Wendy Scaperotta, a senior planner with Travis Co., reports, "Our first application of the greenprint process will be to identify specific parcels along eastern creeks that we want to target for acquisition." Travis Central Appraisal District information will be used to identify specific parcels to acquire – from willing sellers, of course. "Voters approved $62 million in 2005 for parkland acquisition and improvements, of which $15 million is earmarked for land acquisition along Onion and other eastern Travis County creeks," said Scaperotta. The county plans to update the greenprint model as new data becomes available, then use it to update its Parks and Natural Areas Master Plan and plan for future bond elections.
Making It Real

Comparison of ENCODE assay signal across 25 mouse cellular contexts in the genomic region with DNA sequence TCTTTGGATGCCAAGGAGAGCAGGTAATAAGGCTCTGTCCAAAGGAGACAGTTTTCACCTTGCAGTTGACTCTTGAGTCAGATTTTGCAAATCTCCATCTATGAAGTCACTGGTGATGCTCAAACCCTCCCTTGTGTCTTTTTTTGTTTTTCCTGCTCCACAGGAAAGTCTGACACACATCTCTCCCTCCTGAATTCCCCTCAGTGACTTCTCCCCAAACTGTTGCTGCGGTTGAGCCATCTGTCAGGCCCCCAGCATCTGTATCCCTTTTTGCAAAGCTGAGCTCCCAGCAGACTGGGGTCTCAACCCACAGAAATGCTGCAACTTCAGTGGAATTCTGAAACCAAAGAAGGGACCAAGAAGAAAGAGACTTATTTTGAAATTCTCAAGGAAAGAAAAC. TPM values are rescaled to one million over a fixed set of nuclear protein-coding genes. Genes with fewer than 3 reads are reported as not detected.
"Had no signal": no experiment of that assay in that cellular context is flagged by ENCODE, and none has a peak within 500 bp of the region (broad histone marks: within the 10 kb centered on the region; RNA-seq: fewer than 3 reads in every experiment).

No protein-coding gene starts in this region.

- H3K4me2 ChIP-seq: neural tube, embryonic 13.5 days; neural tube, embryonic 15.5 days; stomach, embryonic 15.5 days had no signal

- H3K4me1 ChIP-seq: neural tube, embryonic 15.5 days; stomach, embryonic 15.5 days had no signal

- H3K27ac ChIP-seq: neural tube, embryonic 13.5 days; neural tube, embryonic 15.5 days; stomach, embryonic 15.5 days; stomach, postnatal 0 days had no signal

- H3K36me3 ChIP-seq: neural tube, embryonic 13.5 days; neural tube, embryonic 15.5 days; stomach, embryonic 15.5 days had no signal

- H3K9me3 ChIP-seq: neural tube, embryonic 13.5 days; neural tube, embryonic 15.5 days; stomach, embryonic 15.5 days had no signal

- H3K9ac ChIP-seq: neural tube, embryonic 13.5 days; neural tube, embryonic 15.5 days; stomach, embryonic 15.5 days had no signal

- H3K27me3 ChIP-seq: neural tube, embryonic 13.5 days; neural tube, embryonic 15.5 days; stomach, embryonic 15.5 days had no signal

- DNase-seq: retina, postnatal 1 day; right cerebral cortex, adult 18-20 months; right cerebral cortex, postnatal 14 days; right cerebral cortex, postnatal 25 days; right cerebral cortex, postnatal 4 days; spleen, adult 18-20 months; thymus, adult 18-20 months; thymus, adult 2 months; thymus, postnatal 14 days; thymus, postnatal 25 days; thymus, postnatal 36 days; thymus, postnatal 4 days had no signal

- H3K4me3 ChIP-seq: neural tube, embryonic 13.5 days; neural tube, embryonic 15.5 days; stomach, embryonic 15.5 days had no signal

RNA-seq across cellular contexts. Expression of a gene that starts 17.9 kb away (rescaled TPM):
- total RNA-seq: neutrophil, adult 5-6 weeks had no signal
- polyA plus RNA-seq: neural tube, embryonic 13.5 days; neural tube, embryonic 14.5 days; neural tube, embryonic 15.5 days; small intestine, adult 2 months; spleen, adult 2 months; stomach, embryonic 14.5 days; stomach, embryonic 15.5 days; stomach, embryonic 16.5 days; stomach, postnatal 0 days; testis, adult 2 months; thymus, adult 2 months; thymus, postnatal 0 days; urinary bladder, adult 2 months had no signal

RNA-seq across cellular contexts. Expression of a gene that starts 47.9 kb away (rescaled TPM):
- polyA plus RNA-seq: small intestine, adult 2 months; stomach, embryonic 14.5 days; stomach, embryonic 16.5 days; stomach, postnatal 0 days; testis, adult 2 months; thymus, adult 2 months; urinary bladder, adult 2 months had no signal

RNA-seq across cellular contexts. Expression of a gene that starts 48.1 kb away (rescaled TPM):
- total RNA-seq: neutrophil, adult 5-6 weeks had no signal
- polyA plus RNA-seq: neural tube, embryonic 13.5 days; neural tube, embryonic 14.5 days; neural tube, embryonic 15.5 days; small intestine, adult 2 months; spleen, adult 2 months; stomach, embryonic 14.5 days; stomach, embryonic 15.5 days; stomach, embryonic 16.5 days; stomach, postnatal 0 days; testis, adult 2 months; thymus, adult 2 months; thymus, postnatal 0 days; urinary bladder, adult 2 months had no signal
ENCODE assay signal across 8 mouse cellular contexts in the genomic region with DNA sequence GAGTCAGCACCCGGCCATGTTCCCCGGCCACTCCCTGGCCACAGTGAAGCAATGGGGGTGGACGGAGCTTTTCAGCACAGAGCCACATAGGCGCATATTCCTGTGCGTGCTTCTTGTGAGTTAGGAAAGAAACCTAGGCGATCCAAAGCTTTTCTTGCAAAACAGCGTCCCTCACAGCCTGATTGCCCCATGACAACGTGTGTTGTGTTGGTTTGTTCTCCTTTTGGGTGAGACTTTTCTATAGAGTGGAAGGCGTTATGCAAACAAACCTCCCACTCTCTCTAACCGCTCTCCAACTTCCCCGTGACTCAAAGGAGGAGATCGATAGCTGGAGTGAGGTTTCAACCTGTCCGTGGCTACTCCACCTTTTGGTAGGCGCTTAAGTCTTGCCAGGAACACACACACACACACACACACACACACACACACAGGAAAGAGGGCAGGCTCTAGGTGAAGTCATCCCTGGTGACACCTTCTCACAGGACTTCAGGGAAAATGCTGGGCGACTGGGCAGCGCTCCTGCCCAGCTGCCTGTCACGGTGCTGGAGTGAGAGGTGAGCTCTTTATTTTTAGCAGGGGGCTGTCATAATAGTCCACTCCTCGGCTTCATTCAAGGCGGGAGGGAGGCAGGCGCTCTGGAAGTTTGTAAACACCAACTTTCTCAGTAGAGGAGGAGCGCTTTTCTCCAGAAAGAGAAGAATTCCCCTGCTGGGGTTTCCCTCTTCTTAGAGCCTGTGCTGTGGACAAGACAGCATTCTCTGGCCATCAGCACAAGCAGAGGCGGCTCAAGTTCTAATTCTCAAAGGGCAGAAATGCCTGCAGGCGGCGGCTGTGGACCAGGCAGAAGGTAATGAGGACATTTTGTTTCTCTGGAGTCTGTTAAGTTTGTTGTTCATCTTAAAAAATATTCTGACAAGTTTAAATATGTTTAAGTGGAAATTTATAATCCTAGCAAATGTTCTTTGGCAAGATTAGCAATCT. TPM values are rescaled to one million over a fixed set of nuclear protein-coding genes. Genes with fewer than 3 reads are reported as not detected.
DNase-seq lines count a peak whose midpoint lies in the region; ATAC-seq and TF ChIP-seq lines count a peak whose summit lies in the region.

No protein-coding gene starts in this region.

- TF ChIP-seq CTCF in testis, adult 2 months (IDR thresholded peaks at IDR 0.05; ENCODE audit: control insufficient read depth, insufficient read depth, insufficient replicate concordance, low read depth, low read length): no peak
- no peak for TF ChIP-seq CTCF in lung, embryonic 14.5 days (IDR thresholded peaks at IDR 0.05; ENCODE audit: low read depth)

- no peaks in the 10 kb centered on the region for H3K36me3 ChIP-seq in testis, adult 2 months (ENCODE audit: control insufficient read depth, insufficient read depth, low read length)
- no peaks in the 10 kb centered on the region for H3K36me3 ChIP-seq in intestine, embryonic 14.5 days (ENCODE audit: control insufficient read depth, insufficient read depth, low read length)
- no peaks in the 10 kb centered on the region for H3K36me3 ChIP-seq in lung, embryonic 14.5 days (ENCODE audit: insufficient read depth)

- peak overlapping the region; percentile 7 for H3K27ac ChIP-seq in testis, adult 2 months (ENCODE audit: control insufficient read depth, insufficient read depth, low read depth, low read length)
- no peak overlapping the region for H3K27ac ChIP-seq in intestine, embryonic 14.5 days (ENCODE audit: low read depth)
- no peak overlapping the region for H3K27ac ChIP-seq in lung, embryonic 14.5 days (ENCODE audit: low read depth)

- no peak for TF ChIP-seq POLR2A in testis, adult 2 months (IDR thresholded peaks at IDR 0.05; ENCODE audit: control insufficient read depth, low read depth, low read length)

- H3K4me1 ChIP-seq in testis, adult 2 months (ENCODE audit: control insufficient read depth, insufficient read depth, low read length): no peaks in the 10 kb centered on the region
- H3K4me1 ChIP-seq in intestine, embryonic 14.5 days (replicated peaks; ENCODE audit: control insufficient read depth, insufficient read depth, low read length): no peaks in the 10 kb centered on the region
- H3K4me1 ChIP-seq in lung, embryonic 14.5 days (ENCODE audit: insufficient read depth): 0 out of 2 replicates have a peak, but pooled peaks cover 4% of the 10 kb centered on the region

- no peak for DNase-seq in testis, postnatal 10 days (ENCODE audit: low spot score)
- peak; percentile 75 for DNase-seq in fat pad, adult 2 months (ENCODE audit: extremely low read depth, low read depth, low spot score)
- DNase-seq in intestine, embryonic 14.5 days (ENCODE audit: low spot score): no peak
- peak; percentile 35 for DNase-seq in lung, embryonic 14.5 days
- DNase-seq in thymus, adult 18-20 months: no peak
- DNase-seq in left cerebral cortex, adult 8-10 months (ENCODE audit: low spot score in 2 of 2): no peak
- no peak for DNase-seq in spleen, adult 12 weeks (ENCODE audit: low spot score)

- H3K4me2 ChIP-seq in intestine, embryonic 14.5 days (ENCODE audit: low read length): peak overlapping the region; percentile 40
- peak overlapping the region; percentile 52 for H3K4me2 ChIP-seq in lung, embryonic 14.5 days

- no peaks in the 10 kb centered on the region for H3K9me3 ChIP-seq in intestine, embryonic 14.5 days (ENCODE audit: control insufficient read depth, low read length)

How will the greenprints actually translate into protected land? That's the $500 million question – $500 million being the estimated value of all 22,000 acres in Travis Co. tagged as high priority for conservation. Some land could be purchased outright; other tracts can be protected through conservation tools like easements, stewardship agreements, and landowner incentives for sustainable management, said TPL's Sharp. Engaged developers may also contribute land: The developer of Austin's Colony contributed land for the Colorado River park, for example, and developer Pete Dwyer has been using the greenprint to guide plans for tracts in East Austin. Sharp took care to note that the intent of "the analysis is not to identify private land for taking" but rather to prepare local governments "to work with landowners willing to sell or steward." (God forbid we should have any "takings" in Texas!) When it gets down to the brass tacks of how to conserve specific tracts from those willing landowners, the Trust for Public Land can bring to bear its 35 years of experience conserving more than 2.2 million acres nationwide – including more than 31,000 in Texas – said Texas office director Nan McRaven.